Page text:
Denmark Street, Limerick, C.1980s
Exploring the History of Denmark Street in Limerick, Ireland
Denmark Street in Limerick, Ireland, is a street with a long and fascinating history. Located in the heart of the city, it has been a part of Limerick’s urban landscape since the late 18th century.
The street was originally known as “The Strand” and was part of the city’s original quayside. It was a bustling area, with warehouses, wharves, and a variety of businesses. In the early 19th century, the street was renamed Denmark Street, in honour of the Danish-born architect, John Nash, who had designed the nearby King’s Island.
upper Denmark street in dereliction, c.1970s
In the mid-19th century, Denmark Street was home to a number of factories and workshops, including a tannery, a brewery, and a candle factory. It was also the site of a number of public houses, including the famous “The White Horse”.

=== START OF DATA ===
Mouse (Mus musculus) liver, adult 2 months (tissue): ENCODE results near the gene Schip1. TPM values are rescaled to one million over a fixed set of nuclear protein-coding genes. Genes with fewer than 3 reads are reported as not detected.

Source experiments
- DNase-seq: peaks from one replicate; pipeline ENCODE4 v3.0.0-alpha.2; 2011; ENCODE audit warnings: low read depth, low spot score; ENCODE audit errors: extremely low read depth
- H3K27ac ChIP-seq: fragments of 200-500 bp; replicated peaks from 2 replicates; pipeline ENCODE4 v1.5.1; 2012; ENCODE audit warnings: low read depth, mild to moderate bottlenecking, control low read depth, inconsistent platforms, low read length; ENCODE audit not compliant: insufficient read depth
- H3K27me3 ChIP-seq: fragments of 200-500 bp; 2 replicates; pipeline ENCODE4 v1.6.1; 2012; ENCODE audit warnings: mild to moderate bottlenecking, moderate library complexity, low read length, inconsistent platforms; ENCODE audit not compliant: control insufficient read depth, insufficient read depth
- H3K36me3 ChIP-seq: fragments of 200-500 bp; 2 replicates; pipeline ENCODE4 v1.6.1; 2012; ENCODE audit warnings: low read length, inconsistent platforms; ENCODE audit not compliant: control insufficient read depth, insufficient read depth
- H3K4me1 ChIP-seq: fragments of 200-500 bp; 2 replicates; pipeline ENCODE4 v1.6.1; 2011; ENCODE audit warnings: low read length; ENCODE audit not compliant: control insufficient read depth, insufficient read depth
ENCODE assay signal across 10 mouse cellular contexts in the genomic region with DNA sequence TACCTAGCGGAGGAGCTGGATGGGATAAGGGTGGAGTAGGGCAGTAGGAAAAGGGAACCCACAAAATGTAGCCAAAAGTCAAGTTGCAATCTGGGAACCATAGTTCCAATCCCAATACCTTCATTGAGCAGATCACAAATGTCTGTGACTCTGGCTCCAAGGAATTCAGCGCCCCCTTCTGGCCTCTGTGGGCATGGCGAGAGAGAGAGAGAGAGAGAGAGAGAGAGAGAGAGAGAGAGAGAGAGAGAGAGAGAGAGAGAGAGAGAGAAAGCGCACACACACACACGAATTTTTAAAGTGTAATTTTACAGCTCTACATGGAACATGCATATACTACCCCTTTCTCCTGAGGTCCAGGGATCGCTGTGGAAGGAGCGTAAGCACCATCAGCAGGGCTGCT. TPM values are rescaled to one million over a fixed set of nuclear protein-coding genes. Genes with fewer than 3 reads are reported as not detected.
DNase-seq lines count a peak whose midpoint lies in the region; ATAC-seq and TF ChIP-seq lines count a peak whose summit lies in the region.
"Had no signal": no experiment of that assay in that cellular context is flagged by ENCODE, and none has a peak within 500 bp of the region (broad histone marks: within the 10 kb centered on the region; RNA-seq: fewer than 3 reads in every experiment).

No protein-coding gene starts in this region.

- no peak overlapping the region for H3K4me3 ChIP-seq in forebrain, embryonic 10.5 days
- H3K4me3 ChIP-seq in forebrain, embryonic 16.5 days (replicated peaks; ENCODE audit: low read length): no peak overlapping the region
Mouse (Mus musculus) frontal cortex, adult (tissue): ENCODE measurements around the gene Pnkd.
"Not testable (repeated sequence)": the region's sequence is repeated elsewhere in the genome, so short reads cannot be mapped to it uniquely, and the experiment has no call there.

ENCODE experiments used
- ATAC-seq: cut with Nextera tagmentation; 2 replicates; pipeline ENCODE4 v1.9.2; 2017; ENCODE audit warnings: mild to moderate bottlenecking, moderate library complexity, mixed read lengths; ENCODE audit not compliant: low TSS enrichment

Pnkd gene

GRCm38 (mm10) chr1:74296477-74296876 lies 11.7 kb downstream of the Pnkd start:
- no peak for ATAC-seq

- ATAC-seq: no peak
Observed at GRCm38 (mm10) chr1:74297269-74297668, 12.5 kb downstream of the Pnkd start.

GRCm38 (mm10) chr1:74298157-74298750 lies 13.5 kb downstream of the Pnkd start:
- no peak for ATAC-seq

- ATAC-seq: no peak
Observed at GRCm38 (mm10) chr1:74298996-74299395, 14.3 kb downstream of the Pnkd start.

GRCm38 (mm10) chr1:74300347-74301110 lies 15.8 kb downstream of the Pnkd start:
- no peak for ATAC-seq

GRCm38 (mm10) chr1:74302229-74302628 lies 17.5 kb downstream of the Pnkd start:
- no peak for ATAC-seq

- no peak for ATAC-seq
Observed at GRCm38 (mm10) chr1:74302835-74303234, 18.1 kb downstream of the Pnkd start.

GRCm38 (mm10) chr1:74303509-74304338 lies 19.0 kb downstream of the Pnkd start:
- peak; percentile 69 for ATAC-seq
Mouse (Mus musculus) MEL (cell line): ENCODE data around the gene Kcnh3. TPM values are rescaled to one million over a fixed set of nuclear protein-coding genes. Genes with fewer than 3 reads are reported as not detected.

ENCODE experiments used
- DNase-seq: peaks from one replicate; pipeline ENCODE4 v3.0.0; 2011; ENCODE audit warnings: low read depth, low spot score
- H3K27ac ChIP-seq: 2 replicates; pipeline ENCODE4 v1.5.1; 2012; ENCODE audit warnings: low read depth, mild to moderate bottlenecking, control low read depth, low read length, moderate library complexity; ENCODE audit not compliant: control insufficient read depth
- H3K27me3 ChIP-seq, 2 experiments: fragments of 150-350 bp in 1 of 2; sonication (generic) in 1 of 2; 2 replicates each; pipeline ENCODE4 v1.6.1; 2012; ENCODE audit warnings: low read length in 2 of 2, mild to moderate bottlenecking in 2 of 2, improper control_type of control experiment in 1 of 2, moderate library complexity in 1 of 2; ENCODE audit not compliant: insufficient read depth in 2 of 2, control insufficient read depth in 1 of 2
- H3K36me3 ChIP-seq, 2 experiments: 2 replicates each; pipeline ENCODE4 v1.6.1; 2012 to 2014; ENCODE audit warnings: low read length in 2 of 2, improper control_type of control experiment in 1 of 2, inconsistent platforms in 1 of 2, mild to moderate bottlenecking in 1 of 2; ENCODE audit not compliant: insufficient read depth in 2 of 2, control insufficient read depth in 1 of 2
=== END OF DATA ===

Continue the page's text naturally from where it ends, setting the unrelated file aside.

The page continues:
In the late 19th century, Denmark Street was transformed into a residential area. Many of the old warehouses and factories were replaced by terraced houses, and the street became a popular place to live.
In the early 20th century, Denmark Street was home to a number of small businesses, including a number of grocers, butchers, and bakers. It was also the site of a number of churches, including the Church of Ireland and the Catholic Church.
Today, Denmark Street is still a vibrant part of Limerick’s city centre. It is home to a number of shops, restaurants, and pubs, as well as a number of historic buildings. It is also a popular destination for tourists, who come to explore its rich history and unique atmosphere.